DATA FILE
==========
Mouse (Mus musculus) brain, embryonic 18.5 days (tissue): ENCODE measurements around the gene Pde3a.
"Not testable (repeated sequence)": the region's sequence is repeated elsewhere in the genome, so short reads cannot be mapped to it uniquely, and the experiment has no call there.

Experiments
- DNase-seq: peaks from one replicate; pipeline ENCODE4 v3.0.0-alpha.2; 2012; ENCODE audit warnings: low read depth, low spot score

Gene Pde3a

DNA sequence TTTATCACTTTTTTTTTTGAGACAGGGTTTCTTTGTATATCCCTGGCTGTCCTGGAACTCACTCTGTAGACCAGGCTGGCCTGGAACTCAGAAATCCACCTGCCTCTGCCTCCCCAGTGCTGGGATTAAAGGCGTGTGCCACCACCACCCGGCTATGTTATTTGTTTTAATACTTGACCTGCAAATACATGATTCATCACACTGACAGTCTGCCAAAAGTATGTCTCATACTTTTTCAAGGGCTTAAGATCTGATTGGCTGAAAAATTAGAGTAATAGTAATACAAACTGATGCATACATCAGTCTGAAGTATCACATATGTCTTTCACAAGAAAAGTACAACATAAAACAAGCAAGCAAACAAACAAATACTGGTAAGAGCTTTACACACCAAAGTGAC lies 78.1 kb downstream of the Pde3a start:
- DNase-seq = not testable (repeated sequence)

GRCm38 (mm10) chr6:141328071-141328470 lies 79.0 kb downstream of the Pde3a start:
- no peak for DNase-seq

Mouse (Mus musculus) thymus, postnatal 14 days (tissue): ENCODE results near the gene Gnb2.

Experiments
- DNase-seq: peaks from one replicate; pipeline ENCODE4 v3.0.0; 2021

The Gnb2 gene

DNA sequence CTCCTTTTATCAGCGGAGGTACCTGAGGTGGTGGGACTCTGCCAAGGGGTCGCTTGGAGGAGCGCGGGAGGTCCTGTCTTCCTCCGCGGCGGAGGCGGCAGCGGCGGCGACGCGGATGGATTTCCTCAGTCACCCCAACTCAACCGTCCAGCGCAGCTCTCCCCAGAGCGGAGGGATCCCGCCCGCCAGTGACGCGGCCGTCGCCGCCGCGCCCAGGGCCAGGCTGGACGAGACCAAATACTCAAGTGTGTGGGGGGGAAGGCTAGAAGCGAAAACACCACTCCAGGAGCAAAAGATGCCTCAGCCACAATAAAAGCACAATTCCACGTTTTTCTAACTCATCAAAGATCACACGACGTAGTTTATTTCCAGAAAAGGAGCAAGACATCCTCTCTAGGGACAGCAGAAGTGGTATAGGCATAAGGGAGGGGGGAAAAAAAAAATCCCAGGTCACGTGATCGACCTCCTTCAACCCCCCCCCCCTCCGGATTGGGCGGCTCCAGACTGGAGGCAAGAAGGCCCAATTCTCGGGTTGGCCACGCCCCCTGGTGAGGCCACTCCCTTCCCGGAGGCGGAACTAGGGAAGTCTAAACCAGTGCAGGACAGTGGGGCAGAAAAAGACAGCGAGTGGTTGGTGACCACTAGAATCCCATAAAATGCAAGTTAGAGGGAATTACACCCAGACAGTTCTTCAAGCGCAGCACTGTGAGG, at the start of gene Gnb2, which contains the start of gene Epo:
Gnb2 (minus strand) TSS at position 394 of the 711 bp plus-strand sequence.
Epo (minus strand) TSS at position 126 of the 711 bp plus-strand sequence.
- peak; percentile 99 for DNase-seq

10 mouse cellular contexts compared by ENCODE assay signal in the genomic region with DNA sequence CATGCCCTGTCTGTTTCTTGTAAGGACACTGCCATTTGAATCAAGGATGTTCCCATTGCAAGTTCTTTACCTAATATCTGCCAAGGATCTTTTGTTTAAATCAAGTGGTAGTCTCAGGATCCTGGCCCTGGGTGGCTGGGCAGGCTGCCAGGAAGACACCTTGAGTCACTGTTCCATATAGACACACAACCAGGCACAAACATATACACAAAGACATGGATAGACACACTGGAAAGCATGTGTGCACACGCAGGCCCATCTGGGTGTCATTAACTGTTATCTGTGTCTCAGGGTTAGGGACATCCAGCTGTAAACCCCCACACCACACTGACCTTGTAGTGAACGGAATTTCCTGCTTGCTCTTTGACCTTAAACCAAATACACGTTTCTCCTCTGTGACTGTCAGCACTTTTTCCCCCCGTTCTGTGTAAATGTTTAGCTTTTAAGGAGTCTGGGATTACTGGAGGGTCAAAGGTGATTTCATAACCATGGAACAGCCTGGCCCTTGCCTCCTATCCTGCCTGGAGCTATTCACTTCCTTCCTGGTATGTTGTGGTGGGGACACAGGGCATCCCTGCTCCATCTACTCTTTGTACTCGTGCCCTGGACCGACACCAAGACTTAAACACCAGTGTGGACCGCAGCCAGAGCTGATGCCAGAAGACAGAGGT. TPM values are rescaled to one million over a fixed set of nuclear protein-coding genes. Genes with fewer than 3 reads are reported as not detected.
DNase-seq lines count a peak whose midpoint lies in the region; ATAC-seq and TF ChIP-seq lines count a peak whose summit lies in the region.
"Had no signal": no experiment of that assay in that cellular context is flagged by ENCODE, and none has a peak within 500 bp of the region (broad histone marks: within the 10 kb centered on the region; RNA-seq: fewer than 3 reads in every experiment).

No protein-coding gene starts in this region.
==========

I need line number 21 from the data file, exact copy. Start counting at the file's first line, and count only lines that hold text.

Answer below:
No protein-coding gene starts in this region.